The lines on the right hand side don’t show much slowing-down of the hunger for more energy in the emerging economies. However, in China e.g., energy consumption grew by just 1,5% last year, which is far below the 16,6% and 17% that we saw in 2003 and 2004. On the one hand, this slowdown in hunger for ever more energy can be explained by the mechanics of economic development itself. In the first phase of its economic development, growth in a country like China came from the growth of basic, energy-intensive industries such as steel production, causing energy demand to go up quickly. On top of that, the growing middle classes started to enjoy energy-consuming luxuries such as cars, a larger house, air-conditioning, frozen foods, etc. However, once a certain level is reached, further economic growth comes from less energy-intensive industries and services and the middle class stops to grow, causing the growth of energy consumption to slow down. But could it be a deeper trend, and is the world starting to copy Europe’s example of consciously improving its energy efficiency?

When I talk to people around me, I observe that most of them don’t realize at all what a revolution they’ve gone through in their daily lives in terms of energy efficiency. To just name a few examples:

  • Cars have drastically improved their fuel efficiencies,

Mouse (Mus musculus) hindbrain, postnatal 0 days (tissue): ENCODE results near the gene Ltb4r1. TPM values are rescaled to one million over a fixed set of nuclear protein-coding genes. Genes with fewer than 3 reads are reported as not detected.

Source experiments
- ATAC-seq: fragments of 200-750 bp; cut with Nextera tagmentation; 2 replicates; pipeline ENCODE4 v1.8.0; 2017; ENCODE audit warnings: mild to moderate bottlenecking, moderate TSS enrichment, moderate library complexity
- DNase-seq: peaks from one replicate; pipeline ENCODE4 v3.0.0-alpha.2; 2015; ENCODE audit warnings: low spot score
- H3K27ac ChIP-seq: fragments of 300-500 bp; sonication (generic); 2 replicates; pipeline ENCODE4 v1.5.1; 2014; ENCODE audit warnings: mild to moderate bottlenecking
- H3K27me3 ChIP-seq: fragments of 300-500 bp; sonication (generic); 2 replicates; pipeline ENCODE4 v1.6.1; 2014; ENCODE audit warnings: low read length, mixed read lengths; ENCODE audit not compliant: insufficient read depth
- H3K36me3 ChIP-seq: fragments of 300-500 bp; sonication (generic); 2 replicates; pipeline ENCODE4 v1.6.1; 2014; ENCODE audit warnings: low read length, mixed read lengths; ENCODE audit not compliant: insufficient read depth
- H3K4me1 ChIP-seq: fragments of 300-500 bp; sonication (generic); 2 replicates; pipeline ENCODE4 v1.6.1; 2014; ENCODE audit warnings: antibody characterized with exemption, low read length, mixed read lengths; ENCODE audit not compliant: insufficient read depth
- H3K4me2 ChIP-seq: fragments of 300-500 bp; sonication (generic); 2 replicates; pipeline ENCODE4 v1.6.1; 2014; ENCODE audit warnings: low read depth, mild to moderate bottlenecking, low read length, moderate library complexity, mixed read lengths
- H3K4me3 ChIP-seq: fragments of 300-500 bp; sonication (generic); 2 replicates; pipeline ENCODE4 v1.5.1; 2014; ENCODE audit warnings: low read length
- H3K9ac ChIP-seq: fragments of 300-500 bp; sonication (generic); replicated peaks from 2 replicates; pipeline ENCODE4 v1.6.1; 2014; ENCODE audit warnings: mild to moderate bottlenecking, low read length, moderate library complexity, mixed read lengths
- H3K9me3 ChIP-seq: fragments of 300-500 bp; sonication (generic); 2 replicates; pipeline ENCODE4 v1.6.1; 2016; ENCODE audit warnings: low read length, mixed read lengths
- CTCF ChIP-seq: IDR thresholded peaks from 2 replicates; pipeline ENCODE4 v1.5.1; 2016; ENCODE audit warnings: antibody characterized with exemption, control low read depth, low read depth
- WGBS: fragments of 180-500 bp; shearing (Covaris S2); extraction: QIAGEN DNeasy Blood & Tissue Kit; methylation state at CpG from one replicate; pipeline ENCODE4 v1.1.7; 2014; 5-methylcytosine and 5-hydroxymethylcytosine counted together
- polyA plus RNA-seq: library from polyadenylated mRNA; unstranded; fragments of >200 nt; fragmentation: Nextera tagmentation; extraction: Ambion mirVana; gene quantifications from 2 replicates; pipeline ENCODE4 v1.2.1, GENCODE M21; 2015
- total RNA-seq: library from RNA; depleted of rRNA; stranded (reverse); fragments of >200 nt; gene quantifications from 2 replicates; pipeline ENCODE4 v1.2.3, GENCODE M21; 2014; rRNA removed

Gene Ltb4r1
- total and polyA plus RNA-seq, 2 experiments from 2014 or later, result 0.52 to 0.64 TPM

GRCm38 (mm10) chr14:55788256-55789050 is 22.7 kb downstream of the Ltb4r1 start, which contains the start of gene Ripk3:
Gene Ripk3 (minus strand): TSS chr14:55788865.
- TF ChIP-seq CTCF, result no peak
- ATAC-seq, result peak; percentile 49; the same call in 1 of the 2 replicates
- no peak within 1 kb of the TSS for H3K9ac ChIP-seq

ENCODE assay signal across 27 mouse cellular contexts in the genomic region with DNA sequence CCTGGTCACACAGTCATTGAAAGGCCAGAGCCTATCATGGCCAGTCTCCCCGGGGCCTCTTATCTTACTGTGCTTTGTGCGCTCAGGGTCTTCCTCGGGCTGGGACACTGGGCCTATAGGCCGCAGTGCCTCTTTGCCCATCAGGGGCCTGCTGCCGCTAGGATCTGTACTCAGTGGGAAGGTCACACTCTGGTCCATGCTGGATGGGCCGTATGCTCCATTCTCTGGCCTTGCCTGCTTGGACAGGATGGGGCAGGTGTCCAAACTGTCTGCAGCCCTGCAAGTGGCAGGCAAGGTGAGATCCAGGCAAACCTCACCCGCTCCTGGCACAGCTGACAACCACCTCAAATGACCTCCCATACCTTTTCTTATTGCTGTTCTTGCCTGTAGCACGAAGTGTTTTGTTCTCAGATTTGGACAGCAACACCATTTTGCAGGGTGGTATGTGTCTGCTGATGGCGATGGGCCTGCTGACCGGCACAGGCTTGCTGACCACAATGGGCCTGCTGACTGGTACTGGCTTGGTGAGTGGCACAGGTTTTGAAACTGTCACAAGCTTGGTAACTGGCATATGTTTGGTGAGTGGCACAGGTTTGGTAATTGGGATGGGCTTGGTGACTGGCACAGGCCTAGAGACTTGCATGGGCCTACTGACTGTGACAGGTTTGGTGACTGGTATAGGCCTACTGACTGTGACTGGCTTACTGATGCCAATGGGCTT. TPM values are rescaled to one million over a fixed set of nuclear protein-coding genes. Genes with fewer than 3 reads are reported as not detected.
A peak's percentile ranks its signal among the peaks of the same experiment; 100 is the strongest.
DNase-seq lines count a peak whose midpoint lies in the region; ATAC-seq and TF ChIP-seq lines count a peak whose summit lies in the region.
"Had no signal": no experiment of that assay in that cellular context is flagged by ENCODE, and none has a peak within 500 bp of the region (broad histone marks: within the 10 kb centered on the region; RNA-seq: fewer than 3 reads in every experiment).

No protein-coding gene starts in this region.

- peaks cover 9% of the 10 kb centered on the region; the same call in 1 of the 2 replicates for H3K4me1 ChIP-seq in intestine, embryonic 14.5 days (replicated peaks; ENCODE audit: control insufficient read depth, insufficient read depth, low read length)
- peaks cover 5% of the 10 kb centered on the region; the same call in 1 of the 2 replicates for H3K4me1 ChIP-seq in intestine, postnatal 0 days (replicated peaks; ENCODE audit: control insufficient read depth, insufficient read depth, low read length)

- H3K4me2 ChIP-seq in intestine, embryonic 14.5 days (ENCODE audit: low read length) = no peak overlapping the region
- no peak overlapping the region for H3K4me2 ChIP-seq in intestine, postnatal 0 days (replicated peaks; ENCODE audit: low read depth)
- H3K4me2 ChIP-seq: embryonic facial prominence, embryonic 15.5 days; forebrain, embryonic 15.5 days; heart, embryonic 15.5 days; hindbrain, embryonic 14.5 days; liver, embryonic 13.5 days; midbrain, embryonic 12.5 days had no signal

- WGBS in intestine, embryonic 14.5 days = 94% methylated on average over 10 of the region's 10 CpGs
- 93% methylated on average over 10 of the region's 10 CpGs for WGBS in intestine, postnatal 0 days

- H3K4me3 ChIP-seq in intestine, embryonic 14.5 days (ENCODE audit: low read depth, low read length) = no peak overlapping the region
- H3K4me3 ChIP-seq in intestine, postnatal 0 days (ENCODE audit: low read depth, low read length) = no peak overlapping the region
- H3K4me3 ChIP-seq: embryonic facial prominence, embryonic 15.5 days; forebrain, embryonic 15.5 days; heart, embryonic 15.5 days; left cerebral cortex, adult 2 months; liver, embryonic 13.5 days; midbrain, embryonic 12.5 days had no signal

• In lighting, we’ve moved from the lighting bulb to energy-saving lighting bulbs to LED-lighting, meaning that we now have the same amount of light using less than 10% of the energy that we used 15 years ago,
  • Insulation regulation has reduced the amount of energy that we use to cool or heat our houses,
  • Walking into electro shops, we are now looking at the energy efficiency labels, inspiring us to buy new fridges, microwaves, vacuum cleaners, etc. that use much less than the ones we throw away,
  • The boilers that we use to heat our houses are now super-efficient top technology,

And not just households have reduced their energy consumption. If I look at our clients, mostly large industrial users, all of them are running energy efficiency programs, inspired by government regulations, demands by clients and other stakeholders or just environmental consciousness. Implementing more efficient technology and practices, they have all reduced the energy-intensity of their production. And many of them are not only reducing energy consumption in relative (MWh per ton) terms, but also in absolute MWh per year terms.

It is true that the effects of more efficient technology, appliances using less energy every time we use them, has partly been undone by the fact that we use them a lot more. We drive our cars more often, take more flights, light up every building with LED’s, etc. This leads pessimists to disbelieve that technological improvements are not a solution to our energy problems. What has happened in the EU in the last decade, has proven them wrong. We can grow our economies and enjoy the luxury of a well-lit building or smoothly-driving car without increasing the overall amount of energy that we use. The next years should show whether this can be imitated and turn the slow-down of energy demand growth in other parts of the world into a decline as well.

You can still subscribe for the second leg of our Transatlantic Energy Conference 2016 in Chicago over here: http://bit.ly/TEC2_US